It’s not often that Pat Burrell felt helpless in an athletic competition, especially during high school when he was the all-American slugger and All-Star quarterback at Bellarmine College Prep in San Jose, Calif., but there he was faced with the near impossible task of trying to tackle Pat Tillman.
In addition to being the quarterback for Bellarmine, the alma mater of at least 13 former major leaguers and a pile of NFL players, Olympians and pro soccer players, Burrell was the team’s kicker, too. That meant he usually hung back as the last line of defense if a returner broke through the wedge and the defensive coverage and was on the way to the end zone.
So in a game against Leland High, Burrell kicked off to running back/linebacker/kick returner, Tillman, and waited with the sense that it was going to come down to him preventing a touchdown. And sure enough, he was right. In a matter of seconds all that was left between Tillman and the end zone was Burrell.
“I thought, ‘Oh, bleep,’” Burrell remembered Thursday afternoon before the Giants beat the Phillies at Citizens Bank Park.
Burrell said he stopped Tillman from scoring a touchdown, but only because he approached from an angle and tripped him. Technically, it wasn’t really a tackle, but it got the job done.
It’s interesting, though, that two kids from San Jose, Calif. born exactly a month apart during 1976 are involved in two very different things this Friday. Burrell likely will bat cleanup for the Giants in St. Louis where his team tries to make up some ground in the playoff race. Tillman, the ex-college and NFL star who enlisted to become an Army Ranger only to be killed in Afghanistan six years ago, is the subject of a documentary to be released Friday.
The film, called The Tillman Story, directed by Amir Bar-Lev, took the Sundance Film Festival by storm and opened it up to an audience that might not have been seeking it in certain parts of the mainstream media or from best-selling author, Jon Krakauer. In fact, renowned journalist Charles P. Pierce called the tale that emerged after Tillman’s death, “extraordinary,” and “the greatest sports-related story of my lifetime.”
The more I think about it, the more I believe that Pat Tillman's life and death is the greatest sports-related story of my lifetime. It had extraordinary sacrifice, that led, horribly, to the ultimate sacrifice. It had tragedy and heartbreak. It had lies and deceit. It had a family honoring its lost son by forcing the institution that sought to hide the truth about his death to come clean in the light of day. And, in the middle of it, was someone whose writings before his death indicate, had he survived, that he would have come out of his experience a different, brilliant man. It is every bit an epic. It needs a Homer to tell it.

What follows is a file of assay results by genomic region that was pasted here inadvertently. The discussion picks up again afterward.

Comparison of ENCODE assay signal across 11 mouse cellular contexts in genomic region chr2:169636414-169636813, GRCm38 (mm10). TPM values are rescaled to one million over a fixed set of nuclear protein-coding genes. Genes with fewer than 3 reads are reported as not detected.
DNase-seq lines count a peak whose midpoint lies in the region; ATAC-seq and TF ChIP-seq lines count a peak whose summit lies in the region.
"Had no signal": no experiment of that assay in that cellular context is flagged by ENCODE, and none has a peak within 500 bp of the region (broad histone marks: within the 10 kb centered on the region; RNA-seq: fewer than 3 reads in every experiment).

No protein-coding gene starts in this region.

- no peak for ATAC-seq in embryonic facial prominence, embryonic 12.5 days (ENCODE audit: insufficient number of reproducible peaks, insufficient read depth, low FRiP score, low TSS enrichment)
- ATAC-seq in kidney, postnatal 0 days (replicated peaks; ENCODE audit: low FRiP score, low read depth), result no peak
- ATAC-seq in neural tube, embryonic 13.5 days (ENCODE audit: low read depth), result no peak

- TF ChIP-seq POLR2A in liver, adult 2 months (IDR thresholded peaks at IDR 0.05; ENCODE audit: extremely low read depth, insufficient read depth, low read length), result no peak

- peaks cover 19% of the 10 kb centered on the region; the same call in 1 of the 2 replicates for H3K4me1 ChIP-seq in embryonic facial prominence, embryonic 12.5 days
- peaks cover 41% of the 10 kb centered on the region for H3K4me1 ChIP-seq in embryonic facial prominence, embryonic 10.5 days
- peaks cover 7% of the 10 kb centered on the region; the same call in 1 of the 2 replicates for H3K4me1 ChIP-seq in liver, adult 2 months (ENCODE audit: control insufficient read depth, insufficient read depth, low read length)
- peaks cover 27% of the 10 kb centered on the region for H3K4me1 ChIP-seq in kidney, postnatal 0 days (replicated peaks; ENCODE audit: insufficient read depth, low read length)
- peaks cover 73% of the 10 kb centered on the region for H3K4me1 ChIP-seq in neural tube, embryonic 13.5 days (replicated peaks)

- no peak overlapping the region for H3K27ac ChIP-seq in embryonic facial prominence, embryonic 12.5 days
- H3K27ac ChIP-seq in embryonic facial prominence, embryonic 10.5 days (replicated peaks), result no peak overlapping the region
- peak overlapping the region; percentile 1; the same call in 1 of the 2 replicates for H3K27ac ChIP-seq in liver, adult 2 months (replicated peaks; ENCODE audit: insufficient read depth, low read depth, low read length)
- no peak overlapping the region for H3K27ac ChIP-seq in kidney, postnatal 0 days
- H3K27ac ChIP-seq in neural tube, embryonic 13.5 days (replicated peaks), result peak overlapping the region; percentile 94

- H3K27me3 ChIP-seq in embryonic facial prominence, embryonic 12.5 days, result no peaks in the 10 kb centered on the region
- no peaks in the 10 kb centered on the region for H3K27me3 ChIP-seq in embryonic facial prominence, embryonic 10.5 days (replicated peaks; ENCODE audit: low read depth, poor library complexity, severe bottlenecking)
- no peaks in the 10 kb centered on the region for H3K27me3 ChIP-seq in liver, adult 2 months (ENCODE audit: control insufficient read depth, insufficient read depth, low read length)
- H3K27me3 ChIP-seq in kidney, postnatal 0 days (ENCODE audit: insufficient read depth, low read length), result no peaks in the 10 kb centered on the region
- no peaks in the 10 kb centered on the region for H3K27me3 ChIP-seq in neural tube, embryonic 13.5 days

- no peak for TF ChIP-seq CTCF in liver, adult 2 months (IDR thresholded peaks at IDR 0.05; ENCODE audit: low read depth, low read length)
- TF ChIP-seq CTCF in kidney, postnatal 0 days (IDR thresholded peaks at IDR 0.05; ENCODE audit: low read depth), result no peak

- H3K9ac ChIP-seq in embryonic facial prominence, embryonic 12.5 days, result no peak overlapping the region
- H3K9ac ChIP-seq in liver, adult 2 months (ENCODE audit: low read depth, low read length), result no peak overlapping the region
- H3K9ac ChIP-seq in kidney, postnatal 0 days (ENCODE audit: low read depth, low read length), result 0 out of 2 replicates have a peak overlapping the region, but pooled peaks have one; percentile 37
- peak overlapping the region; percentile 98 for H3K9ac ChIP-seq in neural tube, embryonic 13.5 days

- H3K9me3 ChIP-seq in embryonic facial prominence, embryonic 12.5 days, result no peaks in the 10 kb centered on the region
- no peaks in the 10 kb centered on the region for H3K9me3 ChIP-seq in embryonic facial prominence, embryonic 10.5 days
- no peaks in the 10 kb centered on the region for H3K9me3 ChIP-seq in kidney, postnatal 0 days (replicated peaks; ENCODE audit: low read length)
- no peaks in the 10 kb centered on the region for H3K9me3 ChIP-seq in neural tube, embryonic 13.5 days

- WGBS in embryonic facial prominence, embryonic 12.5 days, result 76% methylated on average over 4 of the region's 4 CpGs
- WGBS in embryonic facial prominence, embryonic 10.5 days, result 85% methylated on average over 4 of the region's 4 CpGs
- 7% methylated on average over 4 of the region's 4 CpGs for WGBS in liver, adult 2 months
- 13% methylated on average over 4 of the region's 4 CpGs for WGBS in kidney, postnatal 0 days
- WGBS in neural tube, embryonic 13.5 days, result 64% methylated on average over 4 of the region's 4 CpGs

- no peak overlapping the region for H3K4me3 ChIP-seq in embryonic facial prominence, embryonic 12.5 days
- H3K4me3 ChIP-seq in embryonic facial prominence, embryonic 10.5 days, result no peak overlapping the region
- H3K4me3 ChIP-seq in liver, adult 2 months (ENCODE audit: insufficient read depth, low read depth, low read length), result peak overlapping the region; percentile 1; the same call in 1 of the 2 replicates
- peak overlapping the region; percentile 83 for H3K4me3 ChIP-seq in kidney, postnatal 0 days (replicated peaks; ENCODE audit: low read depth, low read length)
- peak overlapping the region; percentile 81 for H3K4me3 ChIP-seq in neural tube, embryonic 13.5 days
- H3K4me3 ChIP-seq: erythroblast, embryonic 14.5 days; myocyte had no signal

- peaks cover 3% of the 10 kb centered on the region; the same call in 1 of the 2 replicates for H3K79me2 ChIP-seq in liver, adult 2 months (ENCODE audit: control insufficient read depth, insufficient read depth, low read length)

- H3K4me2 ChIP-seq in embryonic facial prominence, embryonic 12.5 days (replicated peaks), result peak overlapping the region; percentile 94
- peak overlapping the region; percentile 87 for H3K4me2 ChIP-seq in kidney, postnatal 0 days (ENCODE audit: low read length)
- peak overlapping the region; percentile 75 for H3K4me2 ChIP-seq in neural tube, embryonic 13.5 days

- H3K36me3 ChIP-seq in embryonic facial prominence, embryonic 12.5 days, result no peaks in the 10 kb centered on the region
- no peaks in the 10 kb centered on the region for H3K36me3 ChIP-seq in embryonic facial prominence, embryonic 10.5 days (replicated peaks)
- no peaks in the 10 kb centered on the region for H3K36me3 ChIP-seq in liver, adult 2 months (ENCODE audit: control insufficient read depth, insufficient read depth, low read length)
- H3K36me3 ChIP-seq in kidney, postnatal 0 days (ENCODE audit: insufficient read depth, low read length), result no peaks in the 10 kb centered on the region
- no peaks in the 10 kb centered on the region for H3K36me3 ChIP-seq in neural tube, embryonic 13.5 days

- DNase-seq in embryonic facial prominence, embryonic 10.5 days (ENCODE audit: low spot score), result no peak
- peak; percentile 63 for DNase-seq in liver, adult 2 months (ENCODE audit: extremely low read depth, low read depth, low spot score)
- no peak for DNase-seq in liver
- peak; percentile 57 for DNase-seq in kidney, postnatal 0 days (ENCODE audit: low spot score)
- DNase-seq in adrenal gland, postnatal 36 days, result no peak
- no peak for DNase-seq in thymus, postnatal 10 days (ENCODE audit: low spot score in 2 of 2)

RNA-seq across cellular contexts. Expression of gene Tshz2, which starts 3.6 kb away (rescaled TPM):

I mention this only because the man who was most responsible for fudging the truth about Pat Tillman's death is going to have a very bad Wednesday. The Tillmans have been, and are, unrelenting. They honor us all just by being our fellow citizens and doing their duty as such.
Obviously, the Tillman story wouldn’t be as compelling if it weren’t for the man himself. He was, after all, a man who believed in honesty and integrity above anything else. He was a pro football player who turned down a $9 million deal from the Rams out of loyalty to the Cardinals. The Cardinals were the team that gave him a chance when no other team would — to Tillman there was no price on that.
Sadly, Tillman’s sense of loyalty and righteousness was seen as kooky and weird. Since the world is a rat race, the conventional wisdom indicates that it’s OK to be a rat. But not to Tillman. For some reason no one could believe that someone could challenge every convention and mean it. It was further baffling to folks that Tillman would trade a $3.6 million contract from the Cardinals for the salary of an enlisted man in the Army.
Was he crazy?
No, not at all. He was just real. Dignity, honor, loyalty and truth weren’t throwaway words to Tillman. Life was short, he reasoned, so why should he always do what was expected instead of challenging himself.
Maybe the military and the government underestimated these qualities when they lied about him after his death. As Krakauer wrote, they stole his honor and rewarded him by using him as a propaganda tool. Wars were ugly business and as one of the men who was part of the initial wave of soldiers into Iraq in 2003 and viewed the action as “criminal.”
Perhaps that’s why the government lied about him and why his belongings were destroyed, including his diary. Here was a man living his life by a code of ethics and morals and they used him for their own selfishness.
Tillman’s story is complicated and further exasperated by the fact that he could not be pigeonholed in life or death.
Burrell and Tillman. Both from San Jose who took similar and divergent paths. When asked if he was familiar with Tillman’s posthumous story, Burrell just looked forlornly and shook his head slowly, as if to express how unbelievable life can be sometimes.